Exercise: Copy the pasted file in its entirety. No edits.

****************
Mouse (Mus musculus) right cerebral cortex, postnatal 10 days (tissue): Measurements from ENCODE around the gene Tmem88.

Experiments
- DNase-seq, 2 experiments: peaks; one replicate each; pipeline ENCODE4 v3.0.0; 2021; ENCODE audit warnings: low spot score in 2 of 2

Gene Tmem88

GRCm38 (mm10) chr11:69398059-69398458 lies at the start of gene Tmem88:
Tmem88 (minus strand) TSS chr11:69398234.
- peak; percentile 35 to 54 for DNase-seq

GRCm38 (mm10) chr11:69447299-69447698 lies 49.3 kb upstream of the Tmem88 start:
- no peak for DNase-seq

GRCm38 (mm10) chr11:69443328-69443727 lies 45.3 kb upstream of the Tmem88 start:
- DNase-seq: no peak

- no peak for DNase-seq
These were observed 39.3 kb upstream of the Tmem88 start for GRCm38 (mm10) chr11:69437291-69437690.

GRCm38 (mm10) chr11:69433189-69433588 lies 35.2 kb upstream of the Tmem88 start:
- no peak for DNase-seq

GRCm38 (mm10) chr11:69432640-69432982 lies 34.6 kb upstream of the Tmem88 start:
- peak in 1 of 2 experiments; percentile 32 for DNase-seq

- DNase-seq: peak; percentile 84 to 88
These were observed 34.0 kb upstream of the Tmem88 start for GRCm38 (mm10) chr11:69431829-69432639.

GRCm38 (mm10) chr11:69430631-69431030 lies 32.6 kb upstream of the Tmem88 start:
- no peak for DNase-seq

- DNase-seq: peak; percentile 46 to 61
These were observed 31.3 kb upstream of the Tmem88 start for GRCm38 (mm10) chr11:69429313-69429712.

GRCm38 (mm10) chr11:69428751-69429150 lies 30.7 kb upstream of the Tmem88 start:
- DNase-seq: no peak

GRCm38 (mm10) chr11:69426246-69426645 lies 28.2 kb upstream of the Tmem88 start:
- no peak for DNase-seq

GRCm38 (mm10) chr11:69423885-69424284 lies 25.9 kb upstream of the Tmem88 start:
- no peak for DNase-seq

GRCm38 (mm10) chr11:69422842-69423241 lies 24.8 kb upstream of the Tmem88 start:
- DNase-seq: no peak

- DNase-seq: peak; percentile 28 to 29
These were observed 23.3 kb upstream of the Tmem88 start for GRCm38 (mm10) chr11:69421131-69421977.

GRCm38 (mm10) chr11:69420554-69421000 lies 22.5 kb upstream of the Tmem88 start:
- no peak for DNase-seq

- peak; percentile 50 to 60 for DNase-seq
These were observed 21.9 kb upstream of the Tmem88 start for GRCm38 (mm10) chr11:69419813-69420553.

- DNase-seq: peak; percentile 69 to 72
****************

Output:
Mouse (Mus musculus) right cerebral cortex, postnatal 10 days (tissue): Measurements from ENCODE around the gene Tmem88.

Experiments
- DNase-seq, 2 experiments: peaks; one replicate each; pipeline ENCODE4 v3.0.0; 2021; ENCODE audit warnings: low spot score in 2 of 2

Gene Tmem88

GRCm38 (mm10) chr11:69398059-69398458 lies at the start of gene Tmem88:
Tmem88 (minus strand) TSS chr11:69398234.
- peak; percentile 35 to 54 for DNase-seq

GRCm38 (mm10) chr11:69447299-69447698 lies 49.3 kb upstream of the Tmem88 start:
- no peak for DNase-seq

GRCm38 (mm10) chr11:69443328-69443727 lies 45.3 kb upstream of the Tmem88 start:
- DNase-seq: no peak

- no peak for DNase-seq
These were observed 39.3 kb upstream of the Tmem88 start for GRCm38 (mm10) chr11:69437291-69437690.

GRCm38 (mm10) chr11:69433189-69433588 lies 35.2 kb upstream of the Tmem88 start:
- no peak for DNase-seq

GRCm38 (mm10) chr11:69432640-69432982 lies 34.6 kb upstream of the Tmem88 start:
- peak in 1 of 2 experiments; percentile 32 for DNase-seq

- DNase-seq: peak; percentile 84 to 88
These were observed 34.0 kb upstream of the Tmem88 start for GRCm38 (mm10) chr11:69431829-69432639.

GRCm38 (mm10) chr11:69430631-69431030 lies 32.6 kb upstream of the Tmem88 start:
- no peak for DNase-seq

- DNase-seq: peak; percentile 46 to 61
These were observed 31.3 kb upstream of the Tmem88 start for GRCm38 (mm10) chr11:69429313-69429712.

GRCm38 (mm10) chr11:69428751-69429150 lies 30.7 kb upstream of the Tmem88 start:
- DNase-seq: no peak

GRCm38 (mm10) chr11:69426246-69426645 lies 28.2 kb upstream of the Tmem88 start:
- no peak for DNase-seq

GRCm38 (mm10) chr11:69423885-69424284 lies 25.9 kb upstream of the Tmem88 start:
- no peak for DNase-seq

GRCm38 (mm10) chr11:69422842-69423241 lies 24.8 kb upstream of the Tmem88 start:
- DNase-seq: no peak

- DNase-seq: peak; percentile 28 to 29
These were observed 23.3 kb upstream of the Tmem88 start for GRCm38 (mm10) chr11:69421131-69421977.

GRCm38 (mm10) chr11:69420554-69421000 lies 22.5 kb upstream of the Tmem88 start:
- no peak for DNase-seq

- peak; percentile 50 to 60 for DNase-seq
These were observed 21.9 kb upstream of the Tmem88 start for GRCm38 (mm10) chr11:69419813-69420553.

- DNase-seq: peak; percentile 69 to 72